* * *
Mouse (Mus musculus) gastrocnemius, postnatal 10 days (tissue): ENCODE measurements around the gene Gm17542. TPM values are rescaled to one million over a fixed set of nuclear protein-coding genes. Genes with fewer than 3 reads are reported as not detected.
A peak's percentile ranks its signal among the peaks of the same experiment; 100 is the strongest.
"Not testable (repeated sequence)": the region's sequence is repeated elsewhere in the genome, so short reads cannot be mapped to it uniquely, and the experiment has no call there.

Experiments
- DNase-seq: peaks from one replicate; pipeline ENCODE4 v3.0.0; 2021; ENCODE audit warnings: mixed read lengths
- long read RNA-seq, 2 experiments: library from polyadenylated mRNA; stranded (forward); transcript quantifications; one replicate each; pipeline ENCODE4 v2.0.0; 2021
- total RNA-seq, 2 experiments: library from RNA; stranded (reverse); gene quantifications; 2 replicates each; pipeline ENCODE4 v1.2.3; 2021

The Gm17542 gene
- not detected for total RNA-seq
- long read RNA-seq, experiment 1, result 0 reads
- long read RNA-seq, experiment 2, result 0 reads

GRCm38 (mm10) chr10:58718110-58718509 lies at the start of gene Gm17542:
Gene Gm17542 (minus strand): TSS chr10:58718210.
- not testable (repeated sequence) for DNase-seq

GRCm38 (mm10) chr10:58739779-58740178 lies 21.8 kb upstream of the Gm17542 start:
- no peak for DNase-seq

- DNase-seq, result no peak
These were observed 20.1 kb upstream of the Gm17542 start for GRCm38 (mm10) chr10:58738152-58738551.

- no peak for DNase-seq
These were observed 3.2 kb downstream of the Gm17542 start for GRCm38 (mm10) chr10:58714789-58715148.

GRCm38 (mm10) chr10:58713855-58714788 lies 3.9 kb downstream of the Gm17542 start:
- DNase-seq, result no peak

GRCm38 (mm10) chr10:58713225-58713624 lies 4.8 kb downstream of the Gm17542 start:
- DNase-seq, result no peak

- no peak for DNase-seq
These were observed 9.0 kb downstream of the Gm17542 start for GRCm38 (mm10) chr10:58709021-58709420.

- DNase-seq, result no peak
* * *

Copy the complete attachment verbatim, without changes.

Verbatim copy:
Mouse (Mus musculus) gastrocnemius, postnatal 10 days (tissue): ENCODE measurements around the gene Gm17542. TPM values are rescaled to one million over a fixed set of nuclear protein-coding genes. Genes with fewer than 3 reads are reported as not detected.
A peak's percentile ranks its signal among the peaks of the same experiment; 100 is the strongest.
"Not testable (repeated sequence)": the region's sequence is repeated elsewhere in the genome, so short reads cannot be mapped to it uniquely, and the experiment has no call there.

Experiments
- DNase-seq: peaks from one replicate; pipeline ENCODE4 v3.0.0; 2021; ENCODE audit warnings: mixed read lengths
- long read RNA-seq, 2 experiments: library from polyadenylated mRNA; stranded (forward); transcript quantifications; one replicate each; pipeline ENCODE4 v2.0.0; 2021
- total RNA-seq, 2 experiments: library from RNA; stranded (reverse); gene quantifications; 2 replicates each; pipeline ENCODE4 v1.2.3; 2021

The Gm17542 gene
- not detected for total RNA-seq
- long read RNA-seq, experiment 1, result 0 reads
- long read RNA-seq, experiment 2, result 0 reads

GRCm38 (mm10) chr10:58718110-58718509 lies at the start of gene Gm17542:
Gene Gm17542 (minus strand): TSS chr10:58718210.
- not testable (repeated sequence) for DNase-seq

GRCm38 (mm10) chr10:58739779-58740178 lies 21.8 kb upstream of the Gm17542 start:
- no peak for DNase-seq

- DNase-seq, result no peak
These were observed 20.1 kb upstream of the Gm17542 start for GRCm38 (mm10) chr10:58738152-58738551.

- no peak for DNase-seq
These were observed 3.2 kb downstream of the Gm17542 start for GRCm38 (mm10) chr10:58714789-58715148.

GRCm38 (mm10) chr10:58713855-58714788 lies 3.9 kb downstream of the Gm17542 start:
- DNase-seq, result no peak

GRCm38 (mm10) chr10:58713225-58713624 lies 4.8 kb downstream of the Gm17542 start:
- DNase-seq, result no peak

- no peak for DNase-seq
These were observed 9.0 kb downstream of the Gm17542 start for GRCm38 (mm10) chr10:58709021-58709420.

- DNase-seq, result no peak